However, using traditional pairwise meta-analyses to summarise the evidence does not allow the inclusion of data from treatments that have not been compared head to head, which could impact the precision of pooled estimates in a meta-analysis. Therefore, we evaluated the efficacy and safety of the different lock solutions for CRBSI through a network meta-analysis” Dang et al 92019).
INTRODUCTION: Catheter-related bloodstream infection (CRBSI) is a major complication after central venous catheter insertion, which is associated with significant morbidity, mortality and additional medical costs. Many lock solutions for CRBSI have been evaluated. However, using traditional pairwise meta-analyses to summarise the evidence does not allow the inclusion of data from treatments that have not been compared head to head, which could impact the precision of pooled estimates in a meta-analysis. Therefore, we evaluated the efficacy and safety of the different lock solutions for CRBSI through a network meta-analysis.
METHODS AND ANALYSIS: The primary outcome of this network meta-analysis is the CRBSI. The secondary outcomes are exit-site infection and catheter-related thrombosis. We will search the PubMed, Embase, Web of Science and the Cochrane Library databases for recent relevant meta-analysis and their reference lists to include randomised controlled trials (RCTs) that compared lock solutions for CRBSI prevention. Two individuals will independently extract data from each included RCT according to a predesigned Excel spreadsheet and will assess the methodological quality using the Cochrane risk of bias tool. We will analyse the data using WinBUGS (V.1.4.3) and Stata (V.15.0). We will also estimate the pooled direct and indirect effects for all lock solutions using the network meta-analysis.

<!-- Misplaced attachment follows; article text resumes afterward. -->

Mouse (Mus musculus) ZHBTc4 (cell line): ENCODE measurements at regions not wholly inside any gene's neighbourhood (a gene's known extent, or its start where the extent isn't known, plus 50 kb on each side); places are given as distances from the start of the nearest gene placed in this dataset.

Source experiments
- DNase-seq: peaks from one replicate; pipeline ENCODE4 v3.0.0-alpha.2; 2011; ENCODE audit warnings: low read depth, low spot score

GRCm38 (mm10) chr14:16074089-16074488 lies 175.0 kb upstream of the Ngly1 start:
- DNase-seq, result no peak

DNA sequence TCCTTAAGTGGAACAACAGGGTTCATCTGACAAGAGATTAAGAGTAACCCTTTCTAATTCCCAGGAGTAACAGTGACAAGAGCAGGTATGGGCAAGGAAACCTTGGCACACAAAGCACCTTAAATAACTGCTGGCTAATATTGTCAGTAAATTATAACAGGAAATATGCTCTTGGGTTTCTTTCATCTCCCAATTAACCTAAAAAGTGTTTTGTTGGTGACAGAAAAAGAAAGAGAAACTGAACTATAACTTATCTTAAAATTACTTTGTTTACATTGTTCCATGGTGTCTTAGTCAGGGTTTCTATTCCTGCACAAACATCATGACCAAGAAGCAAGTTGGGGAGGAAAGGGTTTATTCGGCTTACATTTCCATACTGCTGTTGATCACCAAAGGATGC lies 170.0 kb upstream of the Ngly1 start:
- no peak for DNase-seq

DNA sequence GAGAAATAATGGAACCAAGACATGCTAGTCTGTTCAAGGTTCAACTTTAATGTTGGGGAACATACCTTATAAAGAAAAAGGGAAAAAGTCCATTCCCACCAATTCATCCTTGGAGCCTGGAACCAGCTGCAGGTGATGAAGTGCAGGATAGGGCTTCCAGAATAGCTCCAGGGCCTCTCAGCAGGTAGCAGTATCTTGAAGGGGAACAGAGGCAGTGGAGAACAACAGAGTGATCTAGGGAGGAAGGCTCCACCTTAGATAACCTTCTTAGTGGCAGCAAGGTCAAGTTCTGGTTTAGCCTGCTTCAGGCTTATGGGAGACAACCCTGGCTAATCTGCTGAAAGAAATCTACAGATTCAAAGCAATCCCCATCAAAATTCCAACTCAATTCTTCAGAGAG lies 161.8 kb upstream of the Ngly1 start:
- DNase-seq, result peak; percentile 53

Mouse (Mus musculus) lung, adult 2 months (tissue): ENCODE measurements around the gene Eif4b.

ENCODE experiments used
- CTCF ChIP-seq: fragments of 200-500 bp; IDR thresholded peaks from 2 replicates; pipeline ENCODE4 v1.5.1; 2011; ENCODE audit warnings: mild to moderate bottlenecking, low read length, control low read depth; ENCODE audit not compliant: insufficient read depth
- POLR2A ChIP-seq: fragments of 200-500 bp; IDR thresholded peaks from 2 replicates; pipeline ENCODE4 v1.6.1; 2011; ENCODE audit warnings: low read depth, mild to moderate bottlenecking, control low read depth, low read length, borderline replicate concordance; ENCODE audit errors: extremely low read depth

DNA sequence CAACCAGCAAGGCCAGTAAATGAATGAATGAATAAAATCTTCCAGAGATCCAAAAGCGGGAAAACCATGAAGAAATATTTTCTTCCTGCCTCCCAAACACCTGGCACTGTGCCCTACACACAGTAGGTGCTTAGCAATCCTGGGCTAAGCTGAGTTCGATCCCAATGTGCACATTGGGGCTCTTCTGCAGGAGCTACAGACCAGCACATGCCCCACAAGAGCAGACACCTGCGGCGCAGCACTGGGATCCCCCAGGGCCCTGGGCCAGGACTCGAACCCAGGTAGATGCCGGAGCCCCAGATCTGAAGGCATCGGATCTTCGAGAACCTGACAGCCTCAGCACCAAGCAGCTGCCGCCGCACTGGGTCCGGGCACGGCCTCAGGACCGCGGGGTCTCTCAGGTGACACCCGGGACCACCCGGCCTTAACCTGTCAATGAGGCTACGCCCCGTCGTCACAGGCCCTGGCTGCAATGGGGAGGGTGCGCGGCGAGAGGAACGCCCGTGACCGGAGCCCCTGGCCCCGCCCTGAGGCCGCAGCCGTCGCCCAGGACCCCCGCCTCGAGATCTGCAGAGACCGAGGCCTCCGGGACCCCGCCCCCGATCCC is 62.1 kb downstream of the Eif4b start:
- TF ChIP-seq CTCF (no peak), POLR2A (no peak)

ETHICS AND DISSEMINATION: As the present meta-analysis is performed based on previous published studies, no ethical approval and patient safety considerations are required. This study commenced on 18 January 2019, and its expected completion date is 1 December 2019. We will disseminate the results of our network meta-analysis through an international peer-reviewed journal.
PROSPERO REGISTRATION NUMBER: CRD42019121089.
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Dang, F., Li, H., Tian, J., Wang, R. and Ren, J. (2019) What is the best catheter lock solution in preventing catheter-related blood infections? A protocol for a Bayesian network meta-analysis of randomised controlled trials. BMJ Open. 9(6), p.e030019. doi: 10.1136/bmjopen-2019-030019.